This past Tuesday WERS teamed up with the Adam Ezra Group for their CD release party at the House of Blues. The group put on a heck of a show inside of The Foundation Room’s carpeted walls as they played tunes from their new album “View From The Root.” The show was a secret members only event, however we’re drawing back the curtain on the show with an exclusive video performance! Visit WERS.org to take a peek of the video and some photos from the event, and remember that we’ll be Welcoming them to the Paradise Rock Club Saturday, January 23rd.
- Kevin McCaul
By Paige Trubatch
During Windmills‘ performance at WERS for Local Music Week, a sense of camaraderie, humor, and honest uplifting music settled peacefully on-air. The “very gentle and sweet boys” (as guitarist and lead singer Nick Moreweicki jokingly referred to them) played a set of three songs.
“Pop Song” is an appropriate title for the opener with Moreweicki’s raw yet fluid vocals, gleeful demeanor and drums that seemed to push your upper body with the rhythm. Nate Babbs knows what he’s doing back there on the drums. His crisp, prominent playing was the highlight of the set.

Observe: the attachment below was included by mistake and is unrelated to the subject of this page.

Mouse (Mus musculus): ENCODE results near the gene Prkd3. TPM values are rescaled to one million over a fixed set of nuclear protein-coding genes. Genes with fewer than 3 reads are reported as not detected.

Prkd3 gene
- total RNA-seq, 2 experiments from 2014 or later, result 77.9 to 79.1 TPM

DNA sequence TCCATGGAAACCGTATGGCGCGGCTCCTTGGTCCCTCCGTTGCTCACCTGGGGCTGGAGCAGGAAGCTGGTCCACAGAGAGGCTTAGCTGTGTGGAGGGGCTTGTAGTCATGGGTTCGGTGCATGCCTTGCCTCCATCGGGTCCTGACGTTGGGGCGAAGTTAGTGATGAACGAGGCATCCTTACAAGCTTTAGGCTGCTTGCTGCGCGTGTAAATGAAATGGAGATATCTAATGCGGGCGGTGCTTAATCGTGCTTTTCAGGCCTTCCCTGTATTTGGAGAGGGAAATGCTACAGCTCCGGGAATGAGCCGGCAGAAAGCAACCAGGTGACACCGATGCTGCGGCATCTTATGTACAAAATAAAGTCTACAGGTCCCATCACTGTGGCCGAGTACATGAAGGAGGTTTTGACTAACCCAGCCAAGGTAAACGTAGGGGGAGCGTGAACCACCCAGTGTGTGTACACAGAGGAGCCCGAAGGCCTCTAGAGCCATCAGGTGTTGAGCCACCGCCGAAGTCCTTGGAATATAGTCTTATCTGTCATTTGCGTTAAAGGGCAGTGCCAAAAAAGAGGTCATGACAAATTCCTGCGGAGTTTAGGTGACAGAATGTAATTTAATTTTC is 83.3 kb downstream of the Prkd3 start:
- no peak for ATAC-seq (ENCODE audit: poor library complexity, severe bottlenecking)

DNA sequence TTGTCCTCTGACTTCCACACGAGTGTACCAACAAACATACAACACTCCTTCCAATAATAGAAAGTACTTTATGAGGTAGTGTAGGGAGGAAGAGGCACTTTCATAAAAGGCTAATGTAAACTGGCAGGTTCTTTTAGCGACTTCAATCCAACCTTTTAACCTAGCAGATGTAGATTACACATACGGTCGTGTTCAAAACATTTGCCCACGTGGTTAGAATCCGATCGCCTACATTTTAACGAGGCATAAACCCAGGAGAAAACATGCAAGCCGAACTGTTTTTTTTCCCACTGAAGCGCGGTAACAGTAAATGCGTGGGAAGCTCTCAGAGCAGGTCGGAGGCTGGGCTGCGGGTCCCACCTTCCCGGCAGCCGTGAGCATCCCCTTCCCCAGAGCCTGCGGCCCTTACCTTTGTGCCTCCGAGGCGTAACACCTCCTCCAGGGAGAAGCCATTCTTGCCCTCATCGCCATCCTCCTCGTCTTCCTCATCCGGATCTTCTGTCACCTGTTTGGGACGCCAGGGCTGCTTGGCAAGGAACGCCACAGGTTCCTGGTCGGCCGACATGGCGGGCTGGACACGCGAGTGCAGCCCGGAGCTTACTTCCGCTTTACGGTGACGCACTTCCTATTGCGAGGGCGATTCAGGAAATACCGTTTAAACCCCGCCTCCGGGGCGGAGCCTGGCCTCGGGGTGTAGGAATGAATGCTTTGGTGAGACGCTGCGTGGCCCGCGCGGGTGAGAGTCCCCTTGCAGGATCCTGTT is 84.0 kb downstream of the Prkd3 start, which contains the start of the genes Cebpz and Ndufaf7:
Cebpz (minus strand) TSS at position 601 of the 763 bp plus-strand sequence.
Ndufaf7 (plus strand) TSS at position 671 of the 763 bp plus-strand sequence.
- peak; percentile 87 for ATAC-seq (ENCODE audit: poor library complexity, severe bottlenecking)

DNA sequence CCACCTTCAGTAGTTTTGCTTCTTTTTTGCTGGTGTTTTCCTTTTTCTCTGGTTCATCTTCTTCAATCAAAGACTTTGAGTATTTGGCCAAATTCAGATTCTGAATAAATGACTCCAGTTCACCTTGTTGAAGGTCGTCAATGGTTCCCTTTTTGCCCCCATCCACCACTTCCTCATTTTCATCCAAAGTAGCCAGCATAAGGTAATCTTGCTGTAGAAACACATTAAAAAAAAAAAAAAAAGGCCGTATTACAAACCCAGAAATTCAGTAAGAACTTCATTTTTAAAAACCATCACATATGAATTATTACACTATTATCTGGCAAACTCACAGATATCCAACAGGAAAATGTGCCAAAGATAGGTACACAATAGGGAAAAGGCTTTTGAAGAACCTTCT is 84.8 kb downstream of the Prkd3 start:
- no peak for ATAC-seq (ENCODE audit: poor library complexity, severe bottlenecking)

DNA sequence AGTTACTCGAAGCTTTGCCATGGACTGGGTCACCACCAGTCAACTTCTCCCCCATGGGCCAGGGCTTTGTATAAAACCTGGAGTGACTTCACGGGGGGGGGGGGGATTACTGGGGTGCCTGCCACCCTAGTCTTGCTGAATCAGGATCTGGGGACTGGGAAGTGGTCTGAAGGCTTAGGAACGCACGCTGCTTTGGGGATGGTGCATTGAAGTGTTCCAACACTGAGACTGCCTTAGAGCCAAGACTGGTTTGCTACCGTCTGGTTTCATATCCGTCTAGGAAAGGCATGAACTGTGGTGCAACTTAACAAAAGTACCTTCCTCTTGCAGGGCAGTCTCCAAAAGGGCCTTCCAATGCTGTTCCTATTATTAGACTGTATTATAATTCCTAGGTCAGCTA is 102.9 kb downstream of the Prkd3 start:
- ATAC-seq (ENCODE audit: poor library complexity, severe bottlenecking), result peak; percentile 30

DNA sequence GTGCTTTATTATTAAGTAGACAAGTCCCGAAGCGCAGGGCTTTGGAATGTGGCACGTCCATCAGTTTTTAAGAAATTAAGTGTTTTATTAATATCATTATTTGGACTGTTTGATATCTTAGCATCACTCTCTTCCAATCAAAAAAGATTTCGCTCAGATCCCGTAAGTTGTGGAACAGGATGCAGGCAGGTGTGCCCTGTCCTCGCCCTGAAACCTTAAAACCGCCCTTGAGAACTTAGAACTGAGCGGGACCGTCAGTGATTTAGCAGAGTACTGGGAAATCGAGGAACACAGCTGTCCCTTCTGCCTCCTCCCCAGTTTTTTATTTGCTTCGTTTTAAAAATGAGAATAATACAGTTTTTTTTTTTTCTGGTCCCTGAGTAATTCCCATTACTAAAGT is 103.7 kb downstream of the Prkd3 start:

Next came “The Good Man,” a song which Moreweicki describes as his most political song. What started out as a Biblical track, “The Good Man” (off of Leave You Go, Let Me Be) soon took on various influences, particularly war. The song features Babbs’ mesmerizing drumming along with Moreweicki on guitar and vocals, Eric Hillman on piano and Ken Woodward on the upright bass. “The Good Man” is simultaneously relaxed, energized and introspectively peaceful. Hopeful, too. It bumps at the end, sending the listener soaring.
Even without lyrics, the group’s optimism comes across, particularly through Babbs, whose drumming evokes a marching band. You can’t help but smile and let out a sigh of relief. Relief from what I’m not exactly sure. But it’s there, and you feel better.
Lastly, the band performed a new song called “Skipping Stone,” which starts slow, but quickly regains the momentum of the previous two tracks. Once again, the song was accented with Babbs’ cymbol twinkling and brushing technique, while Hillman provided similar piano effects.
Windmills admit that they do not get to play together often. It’s difficult to get the four friends together when they all live in different places (Moreweicki and Babbs are originally from Minneapolis). When they do get a chance to perform in Boston, they prefer to play at Lily Pad in Cambridge.